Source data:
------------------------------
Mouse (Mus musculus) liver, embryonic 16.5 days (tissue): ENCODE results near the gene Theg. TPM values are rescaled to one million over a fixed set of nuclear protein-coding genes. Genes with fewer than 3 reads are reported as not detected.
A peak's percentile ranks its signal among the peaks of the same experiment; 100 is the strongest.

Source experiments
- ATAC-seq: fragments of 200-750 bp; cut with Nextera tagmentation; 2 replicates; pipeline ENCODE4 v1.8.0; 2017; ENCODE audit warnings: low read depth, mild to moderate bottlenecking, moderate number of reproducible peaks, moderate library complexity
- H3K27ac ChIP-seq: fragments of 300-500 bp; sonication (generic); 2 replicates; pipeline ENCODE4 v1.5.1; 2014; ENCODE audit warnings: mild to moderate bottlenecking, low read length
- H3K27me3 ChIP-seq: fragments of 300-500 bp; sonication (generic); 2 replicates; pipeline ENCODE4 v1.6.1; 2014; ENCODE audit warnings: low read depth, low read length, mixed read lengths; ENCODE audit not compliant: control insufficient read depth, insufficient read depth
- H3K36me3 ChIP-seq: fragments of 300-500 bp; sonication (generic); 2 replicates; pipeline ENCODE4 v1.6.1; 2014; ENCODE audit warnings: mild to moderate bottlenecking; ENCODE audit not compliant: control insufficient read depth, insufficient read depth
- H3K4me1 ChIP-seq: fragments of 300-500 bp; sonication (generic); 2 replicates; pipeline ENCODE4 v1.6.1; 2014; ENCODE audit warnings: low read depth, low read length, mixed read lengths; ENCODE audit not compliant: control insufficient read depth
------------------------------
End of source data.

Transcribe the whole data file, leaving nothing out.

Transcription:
Mouse (Mus musculus) liver, embryonic 16.5 days (tissue): ENCODE results near the gene Theg. TPM values are rescaled to one million over a fixed set of nuclear protein-coding genes. Genes with fewer than 3 reads are reported as not detected.
A peak's percentile ranks its signal among the peaks of the same experiment; 100 is the strongest.

Source experiments
- ATAC-seq: fragments of 200-750 bp; cut with Nextera tagmentation; 2 replicates; pipeline ENCODE4 v1.8.0; 2017; ENCODE audit warnings: low read depth, mild to moderate bottlenecking, moderate number of reproducible peaks, moderate library complexity
- H3K27ac ChIP-seq: fragments of 300-500 bp; sonication (generic); 2 replicates; pipeline ENCODE4 v1.5.1; 2014; ENCODE audit warnings: mild to moderate bottlenecking, low read length
- H3K27me3 ChIP-seq: fragments of 300-500 bp; sonication (generic); 2 replicates; pipeline ENCODE4 v1.6.1; 2014; ENCODE audit warnings: low read depth, low read length, mixed read lengths; ENCODE audit not compliant: control insufficient read depth, insufficient read depth
- H3K36me3 ChIP-seq: fragments of 300-500 bp; sonication (generic); 2 replicates; pipeline ENCODE4 v1.6.1; 2014; ENCODE audit warnings: mild to moderate bottlenecking; ENCODE audit not compliant: control insufficient read depth, insufficient read depth
- H3K4me1 ChIP-seq: fragments of 300-500 bp; sonication (generic); 2 replicates; pipeline ENCODE4 v1.6.1; 2014; ENCODE audit warnings: low read depth, low read length, mixed read lengths; ENCODE audit not compliant: control insufficient read depth